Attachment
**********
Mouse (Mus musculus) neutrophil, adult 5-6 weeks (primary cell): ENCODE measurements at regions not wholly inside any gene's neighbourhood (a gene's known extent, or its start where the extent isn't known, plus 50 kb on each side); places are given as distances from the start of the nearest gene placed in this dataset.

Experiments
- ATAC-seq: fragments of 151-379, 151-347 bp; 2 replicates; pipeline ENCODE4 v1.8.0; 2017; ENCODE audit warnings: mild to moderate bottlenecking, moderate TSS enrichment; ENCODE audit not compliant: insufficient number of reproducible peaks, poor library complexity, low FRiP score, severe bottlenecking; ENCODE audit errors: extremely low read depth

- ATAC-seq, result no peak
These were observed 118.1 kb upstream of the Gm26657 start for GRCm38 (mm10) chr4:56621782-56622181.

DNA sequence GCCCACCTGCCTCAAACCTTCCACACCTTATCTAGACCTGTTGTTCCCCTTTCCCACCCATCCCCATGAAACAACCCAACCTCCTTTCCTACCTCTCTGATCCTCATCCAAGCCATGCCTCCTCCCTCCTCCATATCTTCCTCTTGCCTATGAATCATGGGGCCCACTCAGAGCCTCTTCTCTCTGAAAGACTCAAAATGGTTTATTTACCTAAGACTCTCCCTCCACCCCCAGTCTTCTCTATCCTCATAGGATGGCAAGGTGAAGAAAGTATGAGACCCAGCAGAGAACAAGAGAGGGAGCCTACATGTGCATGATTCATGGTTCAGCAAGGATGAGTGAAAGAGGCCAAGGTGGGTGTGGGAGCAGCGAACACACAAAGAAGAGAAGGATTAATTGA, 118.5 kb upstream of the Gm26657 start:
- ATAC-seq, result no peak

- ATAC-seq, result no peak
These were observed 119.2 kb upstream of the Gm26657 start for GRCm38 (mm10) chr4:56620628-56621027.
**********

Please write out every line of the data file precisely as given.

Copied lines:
Mouse (Mus musculus) neutrophil, adult 5-6 weeks (primary cell): ENCODE measurements at regions not wholly inside any gene's neighbourhood (a gene's known extent, or its start where the extent isn't known, plus 50 kb on each side); places are given as distances from the start of the nearest gene placed in this dataset.

Experiments
- ATAC-seq: fragments of 151-379, 151-347 bp; 2 replicates; pipeline ENCODE4 v1.8.0; 2017; ENCODE audit warnings: mild to moderate bottlenecking, moderate TSS enrichment; ENCODE audit not compliant: insufficient number of reproducible peaks, poor library complexity, low FRiP score, severe bottlenecking; ENCODE audit errors: extremely low read depth

- ATAC-seq, result no peak
These were observed 118.1 kb upstream of the Gm26657 start for GRCm38 (mm10) chr4:56621782-56622181.

DNA sequence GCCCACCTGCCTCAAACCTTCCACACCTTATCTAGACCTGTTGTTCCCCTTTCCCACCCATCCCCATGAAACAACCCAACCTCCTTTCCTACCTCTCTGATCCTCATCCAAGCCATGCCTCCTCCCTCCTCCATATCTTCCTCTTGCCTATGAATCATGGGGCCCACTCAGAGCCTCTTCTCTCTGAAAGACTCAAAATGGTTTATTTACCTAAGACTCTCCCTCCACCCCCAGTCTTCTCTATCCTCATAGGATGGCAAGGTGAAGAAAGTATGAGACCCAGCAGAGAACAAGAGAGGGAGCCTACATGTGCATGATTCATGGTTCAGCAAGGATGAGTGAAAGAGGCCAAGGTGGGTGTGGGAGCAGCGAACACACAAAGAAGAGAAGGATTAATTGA, 118.5 kb upstream of the Gm26657 start:
- ATAC-seq, result no peak

- ATAC-seq, result no peak
These were observed 119.2 kb upstream of the Gm26657 start for GRCm38 (mm10) chr4:56620628-56621027.